Saudi pauses talks on normalisation with Israel: source

Saudi crown prince Mohammed bin Salman
Deutsche Welle

Saudi Arabia has suspended talks on potentially normalising ties with Israel, a source told AFP on Saturday, amid the war raging between Israel and the Palestinian militant group Hamas.

Hamas launched a large-scale attack on Israel on 7 October which killed 1,300 people, sparking a retaliatory bombing campaign that has killed at least 2,215 in the Gaza Strip ahead of a potential Israeli ground invasion of the territory.

"Saudi Arabia has decided to pause discussion on possible normalisation and has informed US officials," a source familiar with the discussions told AFP.

The news came as US secretary of state Antony Blinken was about to meet with his Saudi counterpart on Saturday, the latest stop on a six-nation tour of the region.

The Gulf kingdom, home to the holiest sites in Islam, has never recognised Israel and did not join the 2020 US-brokered Abraham Accords that saw its Gulf neighbours Bahrain and the United Arab Emirates as well as Morocco establish formal ties with Israel.

US president Joe Biden's administration had been pushing hard in recent months for Saudi Arabia to take the same step.

Under de facto ruler crown prince Mohammed bin Salman, son of the ageing King Salman, Riyadh had laid out conditions for normalisation including security guarantees from Washington and help developing a civilian nuclear programme.

In an interview with Fox News last month, prince Mohammed said "every day we get closer" to a deal, though he also insisted the Palestinian issue was "very important" for Riyadh.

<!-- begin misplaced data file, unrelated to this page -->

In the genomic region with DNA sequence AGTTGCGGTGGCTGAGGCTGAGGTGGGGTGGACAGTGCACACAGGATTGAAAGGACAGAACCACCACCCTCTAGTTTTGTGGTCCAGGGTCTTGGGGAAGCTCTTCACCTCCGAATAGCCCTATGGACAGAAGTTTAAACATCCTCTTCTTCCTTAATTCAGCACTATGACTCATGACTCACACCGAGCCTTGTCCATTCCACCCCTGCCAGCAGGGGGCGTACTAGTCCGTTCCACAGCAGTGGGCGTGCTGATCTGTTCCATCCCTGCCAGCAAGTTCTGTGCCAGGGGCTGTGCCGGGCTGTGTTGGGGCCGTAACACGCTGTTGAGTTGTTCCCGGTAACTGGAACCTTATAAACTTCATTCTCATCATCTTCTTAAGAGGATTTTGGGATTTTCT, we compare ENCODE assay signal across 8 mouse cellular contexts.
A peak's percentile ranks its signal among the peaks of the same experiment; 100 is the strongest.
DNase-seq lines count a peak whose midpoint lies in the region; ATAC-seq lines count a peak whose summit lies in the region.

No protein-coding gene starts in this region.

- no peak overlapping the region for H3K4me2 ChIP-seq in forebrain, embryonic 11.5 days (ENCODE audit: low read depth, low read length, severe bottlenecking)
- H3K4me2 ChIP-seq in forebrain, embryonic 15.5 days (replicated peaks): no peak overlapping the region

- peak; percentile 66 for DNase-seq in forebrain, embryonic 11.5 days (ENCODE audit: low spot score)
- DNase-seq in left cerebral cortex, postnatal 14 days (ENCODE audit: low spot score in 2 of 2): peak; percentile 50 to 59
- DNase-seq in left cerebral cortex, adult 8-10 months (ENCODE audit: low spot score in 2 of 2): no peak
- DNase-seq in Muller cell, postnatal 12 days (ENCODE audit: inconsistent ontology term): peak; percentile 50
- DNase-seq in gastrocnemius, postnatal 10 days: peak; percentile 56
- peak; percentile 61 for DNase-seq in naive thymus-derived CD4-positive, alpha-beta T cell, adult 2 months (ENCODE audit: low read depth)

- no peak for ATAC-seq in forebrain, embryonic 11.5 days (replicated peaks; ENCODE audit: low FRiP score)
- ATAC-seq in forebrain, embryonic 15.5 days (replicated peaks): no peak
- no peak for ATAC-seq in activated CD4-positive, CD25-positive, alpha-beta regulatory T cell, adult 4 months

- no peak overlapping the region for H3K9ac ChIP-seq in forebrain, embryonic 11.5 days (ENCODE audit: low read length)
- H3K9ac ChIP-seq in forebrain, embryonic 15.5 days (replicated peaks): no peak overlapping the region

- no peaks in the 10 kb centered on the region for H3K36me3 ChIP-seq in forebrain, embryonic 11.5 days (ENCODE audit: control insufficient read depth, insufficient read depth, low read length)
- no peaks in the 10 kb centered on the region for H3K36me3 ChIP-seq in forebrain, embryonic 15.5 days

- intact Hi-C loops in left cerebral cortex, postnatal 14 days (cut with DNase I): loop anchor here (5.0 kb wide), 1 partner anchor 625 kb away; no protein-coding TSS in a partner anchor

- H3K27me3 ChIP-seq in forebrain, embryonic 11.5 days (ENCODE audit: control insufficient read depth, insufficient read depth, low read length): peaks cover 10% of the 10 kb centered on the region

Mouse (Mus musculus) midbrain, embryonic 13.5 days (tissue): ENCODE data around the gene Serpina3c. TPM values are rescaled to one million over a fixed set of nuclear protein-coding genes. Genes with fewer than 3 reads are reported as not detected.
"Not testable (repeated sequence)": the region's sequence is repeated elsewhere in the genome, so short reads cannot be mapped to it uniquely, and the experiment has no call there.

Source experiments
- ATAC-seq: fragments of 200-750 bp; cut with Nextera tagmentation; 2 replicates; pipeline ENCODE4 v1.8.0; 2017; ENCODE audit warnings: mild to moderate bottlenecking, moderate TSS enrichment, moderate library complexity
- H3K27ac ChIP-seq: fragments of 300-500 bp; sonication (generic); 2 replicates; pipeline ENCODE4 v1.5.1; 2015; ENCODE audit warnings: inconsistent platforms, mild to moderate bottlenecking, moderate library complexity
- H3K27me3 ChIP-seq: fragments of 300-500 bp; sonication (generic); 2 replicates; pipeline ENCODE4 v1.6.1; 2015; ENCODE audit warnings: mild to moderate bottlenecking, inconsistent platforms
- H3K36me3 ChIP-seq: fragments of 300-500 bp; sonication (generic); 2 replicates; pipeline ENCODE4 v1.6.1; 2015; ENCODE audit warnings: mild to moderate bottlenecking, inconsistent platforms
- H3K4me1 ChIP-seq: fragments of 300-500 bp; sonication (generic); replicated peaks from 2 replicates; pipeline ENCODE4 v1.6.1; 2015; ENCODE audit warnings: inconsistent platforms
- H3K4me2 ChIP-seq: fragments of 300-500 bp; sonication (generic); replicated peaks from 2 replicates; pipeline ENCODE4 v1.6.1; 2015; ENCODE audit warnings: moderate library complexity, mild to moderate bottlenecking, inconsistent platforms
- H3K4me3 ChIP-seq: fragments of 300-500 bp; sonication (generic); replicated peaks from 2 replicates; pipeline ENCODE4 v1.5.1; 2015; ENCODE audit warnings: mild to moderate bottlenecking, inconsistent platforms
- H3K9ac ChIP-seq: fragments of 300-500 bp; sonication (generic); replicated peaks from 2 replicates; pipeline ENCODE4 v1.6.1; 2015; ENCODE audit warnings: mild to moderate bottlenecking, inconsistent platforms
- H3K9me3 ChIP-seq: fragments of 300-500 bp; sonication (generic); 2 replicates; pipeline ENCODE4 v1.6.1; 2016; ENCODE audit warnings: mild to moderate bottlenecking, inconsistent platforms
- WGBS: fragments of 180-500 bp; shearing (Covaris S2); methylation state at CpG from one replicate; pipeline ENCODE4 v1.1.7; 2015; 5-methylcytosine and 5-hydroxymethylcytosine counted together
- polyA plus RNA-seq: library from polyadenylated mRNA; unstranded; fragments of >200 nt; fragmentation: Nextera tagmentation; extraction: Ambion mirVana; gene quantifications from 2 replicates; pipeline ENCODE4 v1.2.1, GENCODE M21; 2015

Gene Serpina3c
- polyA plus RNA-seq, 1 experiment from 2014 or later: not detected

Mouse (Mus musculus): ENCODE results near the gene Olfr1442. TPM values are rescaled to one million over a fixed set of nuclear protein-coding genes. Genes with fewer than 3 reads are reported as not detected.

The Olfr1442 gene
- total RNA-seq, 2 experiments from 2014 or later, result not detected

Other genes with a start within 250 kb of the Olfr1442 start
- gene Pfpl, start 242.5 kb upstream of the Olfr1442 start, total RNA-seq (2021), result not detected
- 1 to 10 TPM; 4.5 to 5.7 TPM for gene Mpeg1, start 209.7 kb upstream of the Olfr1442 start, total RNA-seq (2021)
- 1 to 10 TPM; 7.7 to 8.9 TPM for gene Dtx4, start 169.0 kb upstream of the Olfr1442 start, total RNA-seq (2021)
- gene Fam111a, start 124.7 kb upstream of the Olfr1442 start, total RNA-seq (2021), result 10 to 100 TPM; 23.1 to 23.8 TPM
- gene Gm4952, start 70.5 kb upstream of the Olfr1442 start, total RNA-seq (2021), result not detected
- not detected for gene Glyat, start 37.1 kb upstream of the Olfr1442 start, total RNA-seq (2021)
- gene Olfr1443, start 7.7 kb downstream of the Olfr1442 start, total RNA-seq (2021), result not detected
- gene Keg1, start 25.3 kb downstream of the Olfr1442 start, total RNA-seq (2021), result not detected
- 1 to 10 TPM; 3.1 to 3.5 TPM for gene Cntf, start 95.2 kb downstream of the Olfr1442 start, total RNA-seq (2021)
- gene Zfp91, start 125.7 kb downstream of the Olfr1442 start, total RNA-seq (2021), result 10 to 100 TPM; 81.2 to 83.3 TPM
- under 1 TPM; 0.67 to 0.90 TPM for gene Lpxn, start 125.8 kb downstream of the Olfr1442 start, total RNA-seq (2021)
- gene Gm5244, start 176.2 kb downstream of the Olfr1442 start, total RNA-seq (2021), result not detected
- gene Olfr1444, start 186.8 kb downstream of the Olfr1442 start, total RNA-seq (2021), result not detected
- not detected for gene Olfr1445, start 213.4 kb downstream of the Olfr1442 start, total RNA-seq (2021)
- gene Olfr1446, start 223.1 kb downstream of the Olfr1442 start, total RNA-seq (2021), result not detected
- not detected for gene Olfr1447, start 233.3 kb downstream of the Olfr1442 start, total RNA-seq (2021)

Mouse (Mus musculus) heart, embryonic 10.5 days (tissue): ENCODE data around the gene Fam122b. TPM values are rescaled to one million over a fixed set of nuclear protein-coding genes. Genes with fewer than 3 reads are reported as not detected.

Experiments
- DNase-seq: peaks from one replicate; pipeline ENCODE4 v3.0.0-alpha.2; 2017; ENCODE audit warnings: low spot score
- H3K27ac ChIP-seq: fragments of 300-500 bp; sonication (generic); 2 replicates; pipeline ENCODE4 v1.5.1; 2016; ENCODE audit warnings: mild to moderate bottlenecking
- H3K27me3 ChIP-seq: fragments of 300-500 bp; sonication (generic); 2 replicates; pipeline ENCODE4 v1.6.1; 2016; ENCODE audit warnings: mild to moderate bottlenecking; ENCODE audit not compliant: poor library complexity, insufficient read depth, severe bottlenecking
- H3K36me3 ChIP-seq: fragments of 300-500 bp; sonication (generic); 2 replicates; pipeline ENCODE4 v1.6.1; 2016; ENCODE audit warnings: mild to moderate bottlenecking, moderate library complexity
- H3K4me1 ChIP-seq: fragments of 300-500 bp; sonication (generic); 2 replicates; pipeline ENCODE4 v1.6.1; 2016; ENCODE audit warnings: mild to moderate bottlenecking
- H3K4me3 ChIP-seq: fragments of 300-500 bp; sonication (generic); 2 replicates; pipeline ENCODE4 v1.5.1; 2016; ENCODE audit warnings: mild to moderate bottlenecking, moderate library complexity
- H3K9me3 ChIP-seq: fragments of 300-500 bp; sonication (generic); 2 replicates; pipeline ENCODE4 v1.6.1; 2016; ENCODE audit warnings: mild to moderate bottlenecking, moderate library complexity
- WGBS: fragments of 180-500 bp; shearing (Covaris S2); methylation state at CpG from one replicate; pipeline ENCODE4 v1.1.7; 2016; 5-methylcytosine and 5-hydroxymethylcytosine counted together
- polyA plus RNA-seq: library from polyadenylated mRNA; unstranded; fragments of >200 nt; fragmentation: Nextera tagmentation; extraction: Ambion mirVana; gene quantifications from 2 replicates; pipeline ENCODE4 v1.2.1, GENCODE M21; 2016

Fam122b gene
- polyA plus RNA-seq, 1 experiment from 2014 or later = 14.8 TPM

"We need to solve that part. We need to ease the life of the Palestinians," he said.

The deal was seen as a long shot by many analysts even before the war began.

"Normalisation between the Kingdom and Israel is an American initiative and project that the Kingdom has welcomed in case the US could deliver an agreement addressing the conflict between the Israelis and Palestinians -- one that the Palestinians would accept," said Saudi analyst Hesham Alghannam.

"In reality, Israel was not really ready to reach an agreement with the Palestinians that would give them the minimum of their needs."

Joost Hiltermann, Middle East director of the International Crisis Group, said there was "no way that any Arab country can seriously engage with Israel about normalising relations when their publics see what is happening in Gaza".

'Disturbing situation'

In the week since Hamas launched its attack on Israel, Riyadh has voiced increasing disquiet about the fate of Palestinians in the Hamas-controlled Gaza Strip, where Israel has launched thousands of strikes and ordered the evacuation of the territory's north, prompting thousands to flee.

On Friday, Saudi Arabia denounced the displacement of Palestinians within Gaza and attacks on "defenceless civilians", its strongest language criticising Israel since the war broke out.

Saudi foreign minister Prince Faisal bin Farhan similarly decried civilian casualties after meeting with Blinken on Saturday.

"It's a disturbing situation. It's a very difficult situation. And, you know, the primary sufferer of this situation are civilians and civilian populations on both sides are being affected," he said.

"The priority now needs to be to stop further civilian suffering, and here we need to find a way to quickly de-escalate the situation to quickly bring back peace -- at least stopping the guns -- and then working towards addressing also the humanitarian challenges."